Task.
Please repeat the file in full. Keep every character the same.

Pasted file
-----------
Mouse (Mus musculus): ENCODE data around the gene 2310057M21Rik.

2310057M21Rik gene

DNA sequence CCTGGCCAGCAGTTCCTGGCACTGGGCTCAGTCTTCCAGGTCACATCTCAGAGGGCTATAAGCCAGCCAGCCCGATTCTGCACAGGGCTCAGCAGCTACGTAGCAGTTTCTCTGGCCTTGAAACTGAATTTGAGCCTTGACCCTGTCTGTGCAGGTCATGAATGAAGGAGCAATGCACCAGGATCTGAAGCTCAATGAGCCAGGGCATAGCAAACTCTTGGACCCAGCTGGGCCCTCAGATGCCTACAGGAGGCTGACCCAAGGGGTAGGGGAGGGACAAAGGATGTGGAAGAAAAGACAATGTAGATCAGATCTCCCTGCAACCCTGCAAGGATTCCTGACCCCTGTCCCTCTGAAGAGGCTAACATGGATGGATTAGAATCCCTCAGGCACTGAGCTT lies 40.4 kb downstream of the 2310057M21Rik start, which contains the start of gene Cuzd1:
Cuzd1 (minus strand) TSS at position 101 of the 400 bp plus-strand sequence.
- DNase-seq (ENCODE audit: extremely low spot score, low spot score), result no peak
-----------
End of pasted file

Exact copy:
Mouse (Mus musculus): ENCODE data around the gene 2310057M21Rik.

2310057M21Rik gene

DNA sequence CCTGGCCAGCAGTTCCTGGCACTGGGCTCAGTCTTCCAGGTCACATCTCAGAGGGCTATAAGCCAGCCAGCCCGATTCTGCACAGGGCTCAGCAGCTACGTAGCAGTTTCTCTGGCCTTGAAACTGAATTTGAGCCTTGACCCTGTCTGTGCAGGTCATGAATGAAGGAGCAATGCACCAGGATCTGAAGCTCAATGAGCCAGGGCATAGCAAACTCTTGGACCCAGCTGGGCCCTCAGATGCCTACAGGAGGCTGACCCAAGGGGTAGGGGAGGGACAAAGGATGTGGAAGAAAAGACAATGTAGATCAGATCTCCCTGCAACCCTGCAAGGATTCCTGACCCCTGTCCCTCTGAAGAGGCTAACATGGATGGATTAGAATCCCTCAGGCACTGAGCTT lies 40.4 kb downstream of the 2310057M21Rik start, which contains the start of gene Cuzd1:
Cuzd1 (minus strand) TSS at position 101 of the 400 bp plus-strand sequence.
- DNase-seq (ENCODE audit: extremely low spot score, low spot score), result no peak